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Medicaid Work Requirements: A Bad Solution in Search of a Problem


CONTACT: Joy Burwell, 202.748.8789,

Medicaid Work Requirements: A Bad Solution in Search of a Problem

WASHINGTON, D.C. (Jan. 16, 2018) —The National Council for Behavioral Health opposes the restrictions to Medicaid that the Centers for Medicare & Medicaid Services (CMS) announced last week. These restrictions make it harder for people with substance use disorders or mental illness to receive the care they need. In addition, the restrictions are expensive and complicated for states to administer, are burdensome for recipients to understand and comply with and almost always result in people losing access to the care they need – all because of needless red tape.

Medicaid’s core mission is to provide comprehensive health coverage to low-income people so they can get needed health services. Section 1115 of the Social Security Act allows states to deviate from certain federal Medicaid requirements, but only when necessary to implement demonstration projects that promote Medicaid’s objectives. These restrictions take us far away from the core mission.

It’s important to note that most Medicaid beneficiaries who can work are already workingnearly eight in 10 non-disabled adults with Medicaid coverage live in working families, and most are working themselves. The majority of those who are not working have health conditions that prevent them from working, are caring for children or other family members who are ill or have a disability or are in school.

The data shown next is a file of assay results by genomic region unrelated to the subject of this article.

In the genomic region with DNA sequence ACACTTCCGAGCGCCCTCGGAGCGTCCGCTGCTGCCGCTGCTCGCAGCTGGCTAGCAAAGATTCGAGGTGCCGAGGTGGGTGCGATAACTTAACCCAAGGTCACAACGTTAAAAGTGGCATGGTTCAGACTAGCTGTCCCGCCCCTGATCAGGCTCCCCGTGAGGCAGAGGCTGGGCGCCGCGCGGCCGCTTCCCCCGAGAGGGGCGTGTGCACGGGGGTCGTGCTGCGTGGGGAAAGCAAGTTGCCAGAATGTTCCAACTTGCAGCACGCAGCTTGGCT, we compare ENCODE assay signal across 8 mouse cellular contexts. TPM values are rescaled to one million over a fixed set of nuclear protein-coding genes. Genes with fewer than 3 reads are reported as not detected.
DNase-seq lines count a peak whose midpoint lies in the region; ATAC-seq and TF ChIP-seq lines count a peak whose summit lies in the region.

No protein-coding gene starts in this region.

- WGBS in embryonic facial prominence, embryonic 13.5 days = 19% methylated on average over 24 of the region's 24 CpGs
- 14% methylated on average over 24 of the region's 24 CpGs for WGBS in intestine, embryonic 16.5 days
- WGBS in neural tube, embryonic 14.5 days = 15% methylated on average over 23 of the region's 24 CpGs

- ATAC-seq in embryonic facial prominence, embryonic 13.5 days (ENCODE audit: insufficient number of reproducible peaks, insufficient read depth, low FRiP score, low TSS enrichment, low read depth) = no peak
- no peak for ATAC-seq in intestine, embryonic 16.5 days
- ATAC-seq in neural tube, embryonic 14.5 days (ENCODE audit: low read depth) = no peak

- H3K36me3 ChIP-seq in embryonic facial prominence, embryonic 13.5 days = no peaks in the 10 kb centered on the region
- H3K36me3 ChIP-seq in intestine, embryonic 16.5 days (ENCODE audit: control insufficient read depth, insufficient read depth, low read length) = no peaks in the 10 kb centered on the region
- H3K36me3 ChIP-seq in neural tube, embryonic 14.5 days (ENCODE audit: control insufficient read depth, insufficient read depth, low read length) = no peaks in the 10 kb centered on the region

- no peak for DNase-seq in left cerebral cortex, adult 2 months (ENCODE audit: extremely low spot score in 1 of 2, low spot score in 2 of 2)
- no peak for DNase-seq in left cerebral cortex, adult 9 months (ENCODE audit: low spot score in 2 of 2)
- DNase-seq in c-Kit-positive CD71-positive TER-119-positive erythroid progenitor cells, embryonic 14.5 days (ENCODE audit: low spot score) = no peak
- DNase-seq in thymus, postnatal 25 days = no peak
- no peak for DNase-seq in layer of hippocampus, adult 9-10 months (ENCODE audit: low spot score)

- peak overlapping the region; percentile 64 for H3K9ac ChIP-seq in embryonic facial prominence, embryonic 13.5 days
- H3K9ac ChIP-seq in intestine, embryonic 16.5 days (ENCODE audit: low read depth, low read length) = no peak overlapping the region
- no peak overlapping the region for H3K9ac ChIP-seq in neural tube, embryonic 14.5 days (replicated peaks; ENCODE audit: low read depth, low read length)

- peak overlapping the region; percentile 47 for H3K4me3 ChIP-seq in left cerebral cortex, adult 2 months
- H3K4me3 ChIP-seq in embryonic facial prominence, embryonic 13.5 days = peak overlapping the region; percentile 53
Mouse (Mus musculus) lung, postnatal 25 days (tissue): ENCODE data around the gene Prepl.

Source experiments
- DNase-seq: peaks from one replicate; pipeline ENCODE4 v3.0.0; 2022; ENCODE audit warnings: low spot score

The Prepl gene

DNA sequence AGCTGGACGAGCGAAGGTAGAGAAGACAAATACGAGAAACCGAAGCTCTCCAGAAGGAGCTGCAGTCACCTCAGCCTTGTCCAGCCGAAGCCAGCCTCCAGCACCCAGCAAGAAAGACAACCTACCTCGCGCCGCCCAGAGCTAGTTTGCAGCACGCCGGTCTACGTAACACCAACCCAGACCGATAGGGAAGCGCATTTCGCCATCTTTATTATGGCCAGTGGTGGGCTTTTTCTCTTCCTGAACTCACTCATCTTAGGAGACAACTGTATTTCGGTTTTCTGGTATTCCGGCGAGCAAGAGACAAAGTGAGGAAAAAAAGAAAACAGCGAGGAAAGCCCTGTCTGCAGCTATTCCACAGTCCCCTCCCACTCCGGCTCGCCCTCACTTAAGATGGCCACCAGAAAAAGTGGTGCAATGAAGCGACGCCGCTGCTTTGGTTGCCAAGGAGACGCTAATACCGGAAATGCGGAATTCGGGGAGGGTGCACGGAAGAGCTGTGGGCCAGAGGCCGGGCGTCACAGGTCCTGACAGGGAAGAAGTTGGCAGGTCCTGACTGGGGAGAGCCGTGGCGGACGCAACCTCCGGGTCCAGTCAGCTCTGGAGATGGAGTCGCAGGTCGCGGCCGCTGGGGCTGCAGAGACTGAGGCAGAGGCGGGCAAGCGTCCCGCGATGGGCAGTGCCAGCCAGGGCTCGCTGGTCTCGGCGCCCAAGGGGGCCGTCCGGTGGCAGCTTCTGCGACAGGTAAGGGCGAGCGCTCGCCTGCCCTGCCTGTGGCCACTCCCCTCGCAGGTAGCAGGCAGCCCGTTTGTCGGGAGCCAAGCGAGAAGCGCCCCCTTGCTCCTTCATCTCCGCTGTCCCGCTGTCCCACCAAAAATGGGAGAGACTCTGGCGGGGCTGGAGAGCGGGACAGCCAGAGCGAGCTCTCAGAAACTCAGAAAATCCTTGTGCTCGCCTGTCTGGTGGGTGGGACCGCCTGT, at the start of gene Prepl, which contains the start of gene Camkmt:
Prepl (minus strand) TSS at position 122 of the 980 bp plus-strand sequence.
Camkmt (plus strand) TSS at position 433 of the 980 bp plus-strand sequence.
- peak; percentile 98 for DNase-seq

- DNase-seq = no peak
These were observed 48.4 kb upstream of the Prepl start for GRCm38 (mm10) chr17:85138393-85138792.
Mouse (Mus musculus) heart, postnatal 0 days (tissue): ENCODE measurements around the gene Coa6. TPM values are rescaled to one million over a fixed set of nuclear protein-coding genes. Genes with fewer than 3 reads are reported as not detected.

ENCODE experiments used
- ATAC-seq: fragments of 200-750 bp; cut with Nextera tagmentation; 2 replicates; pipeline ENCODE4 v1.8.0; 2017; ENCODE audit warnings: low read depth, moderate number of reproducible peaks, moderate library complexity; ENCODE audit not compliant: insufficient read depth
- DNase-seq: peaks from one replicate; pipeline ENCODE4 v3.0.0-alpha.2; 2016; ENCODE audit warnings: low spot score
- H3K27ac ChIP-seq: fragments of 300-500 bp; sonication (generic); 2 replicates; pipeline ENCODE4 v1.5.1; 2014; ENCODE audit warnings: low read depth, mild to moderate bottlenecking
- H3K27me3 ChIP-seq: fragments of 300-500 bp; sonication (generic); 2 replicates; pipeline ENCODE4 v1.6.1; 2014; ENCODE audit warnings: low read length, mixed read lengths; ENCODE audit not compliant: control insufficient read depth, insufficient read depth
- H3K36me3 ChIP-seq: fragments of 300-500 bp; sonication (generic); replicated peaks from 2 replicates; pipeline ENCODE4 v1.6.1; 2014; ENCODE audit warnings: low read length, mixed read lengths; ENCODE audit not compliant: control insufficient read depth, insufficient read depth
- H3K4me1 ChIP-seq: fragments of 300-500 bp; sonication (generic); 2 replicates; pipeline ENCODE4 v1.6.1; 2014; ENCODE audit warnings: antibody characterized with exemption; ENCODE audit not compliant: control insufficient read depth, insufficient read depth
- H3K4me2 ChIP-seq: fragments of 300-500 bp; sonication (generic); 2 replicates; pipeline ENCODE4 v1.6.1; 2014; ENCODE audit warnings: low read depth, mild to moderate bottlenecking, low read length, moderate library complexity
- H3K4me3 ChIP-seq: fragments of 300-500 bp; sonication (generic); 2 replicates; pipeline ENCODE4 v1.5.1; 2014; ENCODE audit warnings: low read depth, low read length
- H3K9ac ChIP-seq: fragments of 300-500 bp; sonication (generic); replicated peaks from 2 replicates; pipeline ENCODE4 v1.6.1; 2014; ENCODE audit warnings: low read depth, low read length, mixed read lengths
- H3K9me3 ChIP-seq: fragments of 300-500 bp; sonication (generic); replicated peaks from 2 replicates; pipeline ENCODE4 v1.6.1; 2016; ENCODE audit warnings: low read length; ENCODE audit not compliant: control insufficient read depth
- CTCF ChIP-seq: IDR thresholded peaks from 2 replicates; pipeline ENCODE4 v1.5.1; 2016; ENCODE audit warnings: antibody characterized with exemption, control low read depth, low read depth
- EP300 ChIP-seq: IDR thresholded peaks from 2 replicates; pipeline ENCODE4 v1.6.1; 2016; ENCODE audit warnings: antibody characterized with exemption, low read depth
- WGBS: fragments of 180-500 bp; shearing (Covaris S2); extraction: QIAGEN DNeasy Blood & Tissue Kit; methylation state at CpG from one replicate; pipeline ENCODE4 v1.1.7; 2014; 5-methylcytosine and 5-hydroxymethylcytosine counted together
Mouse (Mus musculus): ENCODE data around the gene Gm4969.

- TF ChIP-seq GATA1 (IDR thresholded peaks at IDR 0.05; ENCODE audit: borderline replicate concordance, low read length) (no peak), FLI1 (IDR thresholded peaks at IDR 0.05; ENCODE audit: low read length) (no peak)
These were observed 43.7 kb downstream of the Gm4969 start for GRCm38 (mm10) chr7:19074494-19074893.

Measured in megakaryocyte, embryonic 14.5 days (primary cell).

In addition, a substantial number of individuals with substance use disorders or mental illness also have a criminal history that is directly related to their untreated illness. The CMS guidance completely fails to recognize the discrimination and related legal and policy barriers to employment confronting these individuals. Imposing work requirements compound the obstacles they already face when trying to secure employment, while denying needed health care.

Studies of adults who gained coverage in Ohio and Michigan under the Affordable Care Act’s Medicaid expansion, found that gaining health coverage helped a majority look for work or remain employed. Losing coverage — and, with it, access to treatment of substance use disorders such as opioid addiction and mental illness — will have the reverse result of impeding future employment.

Work requirements are a political response to the stereotype of Medicaid recipients as lazy, living high on the hog rather than the reality of the sick, the disabled, the elderly and struggling working parents.


The National Council for Behavioral Health is the unifying voice of America’s health care organizations that deliver mental health and addictions treatment and services. Together with our 2,900 member organizations serving over 10 million adults, children and families living with mental illnesses and addictions, the National Council is committed to all Americans having access to comprehensive, high-quality care that affords every opportunity for recovery. The National Council introduced Mental Health First Aid USA and more than 1 million Americans have been trained. For more information, please visit

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